Woman fleeing violence struggling to get new public housing unit
N.W.T. Housing Corporation says it doesn’t have vacant units to move people into on short notice
The victim of a violent stabbing by her ex-husband two years ago is struggling to be placed in a public housing unit where she hasn't been attacked.
It's a problem which highlights the difficulties faced by women fleeing violence when they try to find safe homes for their families.
The woman, who CBC is choosing not to name in order to protect her children's privacy, lives in public housing.
She says that when her family grew more than two years ago, the Northwest Territories Housing Corporation (NWTHC) put her on a wait list for a bigger unit.
Then, her ex-husband broke into their home to stab her. After that, she says, it felt even more urgent for her family to move somewhere else, where he wouldn't know where she lived.
The housing corporation won't speak to individual client situations. However, it says that it usually doesn't have the housing stock to move people when they're facing intimate partner violence.
"Unfortunately, we typically do not have any occupiable vacant units available to move people into on short notice," wrote Charles Sanders, spokesperson for the NWTHC, in an email.
"In situations where someone has immediate shelter needs due to domestic violence, we refer them to family violence shelters."
New urgency to live somewhere else
The woman says her family did spend time in shelters after the attack before her ex was put in jail. Since the stabbing, she has been harassed by people she believes are friends of her ex (who pled guilty to the attack in November and remains in prison).
CBC reviewed court documents that confirmed one man was charged by police for throwing rocks at her when she was on her property this year.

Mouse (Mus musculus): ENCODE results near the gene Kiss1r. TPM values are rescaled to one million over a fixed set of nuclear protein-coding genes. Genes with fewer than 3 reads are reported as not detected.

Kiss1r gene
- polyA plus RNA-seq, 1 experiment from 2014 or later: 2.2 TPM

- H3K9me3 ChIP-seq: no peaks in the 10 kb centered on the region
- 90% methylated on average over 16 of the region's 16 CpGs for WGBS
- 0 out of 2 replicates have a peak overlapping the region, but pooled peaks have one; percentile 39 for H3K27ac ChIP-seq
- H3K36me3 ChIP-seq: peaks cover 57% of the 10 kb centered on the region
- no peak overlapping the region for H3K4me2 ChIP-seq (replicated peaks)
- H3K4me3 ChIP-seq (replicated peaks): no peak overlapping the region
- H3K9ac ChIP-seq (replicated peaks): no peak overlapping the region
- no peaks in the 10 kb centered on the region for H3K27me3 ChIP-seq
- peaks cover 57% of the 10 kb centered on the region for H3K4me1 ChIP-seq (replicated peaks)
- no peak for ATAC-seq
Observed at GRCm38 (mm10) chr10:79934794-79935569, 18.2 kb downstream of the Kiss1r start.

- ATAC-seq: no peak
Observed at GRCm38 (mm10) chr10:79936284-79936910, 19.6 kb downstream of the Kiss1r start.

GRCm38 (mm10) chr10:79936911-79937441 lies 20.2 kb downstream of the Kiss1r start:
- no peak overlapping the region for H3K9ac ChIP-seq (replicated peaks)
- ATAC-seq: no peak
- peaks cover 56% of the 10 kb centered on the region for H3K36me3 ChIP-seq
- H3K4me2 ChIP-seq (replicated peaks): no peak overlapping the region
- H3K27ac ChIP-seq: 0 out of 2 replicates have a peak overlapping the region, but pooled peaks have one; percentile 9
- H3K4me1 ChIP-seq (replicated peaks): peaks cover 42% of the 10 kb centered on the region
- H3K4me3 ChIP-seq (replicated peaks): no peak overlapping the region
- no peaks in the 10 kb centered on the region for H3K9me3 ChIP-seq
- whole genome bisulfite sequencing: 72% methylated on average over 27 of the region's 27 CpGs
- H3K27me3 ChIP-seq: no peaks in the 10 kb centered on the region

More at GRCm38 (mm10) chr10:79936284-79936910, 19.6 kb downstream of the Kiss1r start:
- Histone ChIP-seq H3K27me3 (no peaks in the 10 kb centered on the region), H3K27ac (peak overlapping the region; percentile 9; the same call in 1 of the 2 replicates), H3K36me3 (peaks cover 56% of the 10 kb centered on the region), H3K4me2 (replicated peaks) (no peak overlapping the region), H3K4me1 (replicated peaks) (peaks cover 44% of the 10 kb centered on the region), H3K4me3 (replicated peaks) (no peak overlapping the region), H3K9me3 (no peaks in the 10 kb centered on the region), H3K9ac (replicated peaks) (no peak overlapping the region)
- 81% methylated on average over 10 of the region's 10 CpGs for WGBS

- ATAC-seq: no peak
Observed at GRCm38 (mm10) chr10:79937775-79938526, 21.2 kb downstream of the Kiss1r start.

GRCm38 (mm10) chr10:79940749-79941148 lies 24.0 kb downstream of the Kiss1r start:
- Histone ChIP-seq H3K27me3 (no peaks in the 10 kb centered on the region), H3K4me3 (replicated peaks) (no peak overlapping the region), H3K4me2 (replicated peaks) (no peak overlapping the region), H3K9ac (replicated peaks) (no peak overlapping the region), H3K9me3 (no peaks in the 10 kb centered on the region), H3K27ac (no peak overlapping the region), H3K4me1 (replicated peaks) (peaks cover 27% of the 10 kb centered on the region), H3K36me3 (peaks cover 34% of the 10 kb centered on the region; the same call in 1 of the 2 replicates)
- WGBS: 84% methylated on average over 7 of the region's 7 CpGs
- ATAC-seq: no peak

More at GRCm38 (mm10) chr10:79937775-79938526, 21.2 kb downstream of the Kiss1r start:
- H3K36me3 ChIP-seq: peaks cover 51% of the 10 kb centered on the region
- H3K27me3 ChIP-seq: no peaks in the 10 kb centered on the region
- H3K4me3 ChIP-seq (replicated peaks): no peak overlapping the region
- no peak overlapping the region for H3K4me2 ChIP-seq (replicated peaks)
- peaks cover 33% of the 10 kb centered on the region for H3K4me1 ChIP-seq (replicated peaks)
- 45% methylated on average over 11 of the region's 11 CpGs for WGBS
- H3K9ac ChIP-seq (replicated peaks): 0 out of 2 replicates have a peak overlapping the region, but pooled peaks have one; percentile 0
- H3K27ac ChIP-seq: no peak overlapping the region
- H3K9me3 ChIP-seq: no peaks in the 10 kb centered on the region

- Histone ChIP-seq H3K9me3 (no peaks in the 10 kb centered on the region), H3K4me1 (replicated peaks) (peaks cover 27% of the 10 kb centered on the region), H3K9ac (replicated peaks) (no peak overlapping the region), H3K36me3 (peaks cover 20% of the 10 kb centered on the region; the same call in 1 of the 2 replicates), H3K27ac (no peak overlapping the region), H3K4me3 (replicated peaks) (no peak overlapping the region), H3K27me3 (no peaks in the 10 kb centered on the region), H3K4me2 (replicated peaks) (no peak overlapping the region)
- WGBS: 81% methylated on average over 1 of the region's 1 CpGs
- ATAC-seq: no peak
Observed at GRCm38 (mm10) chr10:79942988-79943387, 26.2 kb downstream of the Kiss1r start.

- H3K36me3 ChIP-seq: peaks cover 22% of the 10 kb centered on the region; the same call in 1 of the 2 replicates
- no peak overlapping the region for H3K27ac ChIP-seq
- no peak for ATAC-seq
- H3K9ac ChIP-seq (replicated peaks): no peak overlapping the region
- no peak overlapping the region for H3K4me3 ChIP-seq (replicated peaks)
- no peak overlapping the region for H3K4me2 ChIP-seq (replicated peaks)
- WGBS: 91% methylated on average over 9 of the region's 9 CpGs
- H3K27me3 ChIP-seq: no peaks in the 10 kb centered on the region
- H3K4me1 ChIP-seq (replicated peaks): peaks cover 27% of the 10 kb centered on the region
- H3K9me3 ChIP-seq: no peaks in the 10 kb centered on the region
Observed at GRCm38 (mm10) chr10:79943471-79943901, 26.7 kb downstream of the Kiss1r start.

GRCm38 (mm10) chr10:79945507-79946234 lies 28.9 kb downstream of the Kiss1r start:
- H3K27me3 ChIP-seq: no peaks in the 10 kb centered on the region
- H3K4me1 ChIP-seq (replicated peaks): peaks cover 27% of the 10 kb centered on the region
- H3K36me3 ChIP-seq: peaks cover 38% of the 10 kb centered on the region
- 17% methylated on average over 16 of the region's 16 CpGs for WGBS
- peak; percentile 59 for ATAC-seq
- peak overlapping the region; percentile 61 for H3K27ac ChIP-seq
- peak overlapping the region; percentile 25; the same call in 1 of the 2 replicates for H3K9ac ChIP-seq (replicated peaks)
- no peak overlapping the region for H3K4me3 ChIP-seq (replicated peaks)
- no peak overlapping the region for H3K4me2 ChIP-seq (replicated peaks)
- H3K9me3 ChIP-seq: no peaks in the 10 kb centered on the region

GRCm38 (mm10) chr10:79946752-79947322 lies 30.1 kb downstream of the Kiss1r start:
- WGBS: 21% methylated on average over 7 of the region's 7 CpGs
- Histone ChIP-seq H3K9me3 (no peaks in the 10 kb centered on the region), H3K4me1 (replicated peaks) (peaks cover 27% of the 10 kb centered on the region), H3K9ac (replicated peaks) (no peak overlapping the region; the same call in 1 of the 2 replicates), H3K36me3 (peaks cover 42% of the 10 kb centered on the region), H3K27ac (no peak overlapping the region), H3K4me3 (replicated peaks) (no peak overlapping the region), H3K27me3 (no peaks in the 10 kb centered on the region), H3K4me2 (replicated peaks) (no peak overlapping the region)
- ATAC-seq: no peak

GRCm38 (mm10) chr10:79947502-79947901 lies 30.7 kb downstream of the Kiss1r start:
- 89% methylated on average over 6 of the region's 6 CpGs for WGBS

The woman says the agency did manage to find her different public housing in 2016 after an earlier attack by her ex-husband, but only because she found her son a place to stay with his grandparents.
Since then, her family grew and she started asking for a bigger unit.
After the aggravated assault in 2018, she felt a new urgency to live somewhere else so he wouldn't know the address — and she didn't want to live near where she was attacked in 2016, a location she finds traumatic.
Sanders says there are currently 18 households on the waiting list for a four-bedroom unit in Yellowknife.
"The ease of finding suitable housing accommodation within our current portfolio can change depending on the level of demand and available units," he wrote.
Lack of housing options hurdle in fleeing violence
While this woman's ordeal may be unique, a women's advocate says a limited supply of housing in the territory for victims of intimate partner violence is not.
Hawa Dumbuya-Sesay is executive director of the YWCA in the Northwest Territories, which runs shelters that many women flee to when they experience violence.
She says a lack of housing options becomes a main hurdle for many women as they flee violence and try to find a permanent, safe place to live.
"Some women … lose hope and give up in trying," she says.
Public housing has a lengthy waitlist, with some people spending years hoping a unit will open up, she says.
Meanwhile, many market options remain unaffordable and out of reach, she says.
Recent statistics from the Canada Mortgage and Housing Corporation show that an average two-bedroom rental in Yellowknife costs $1,744 a month, and from 2018 to 2019, the city's vacancy rate shrunk to 4.2 per cent — meaning there are fewer options for people trying to rent.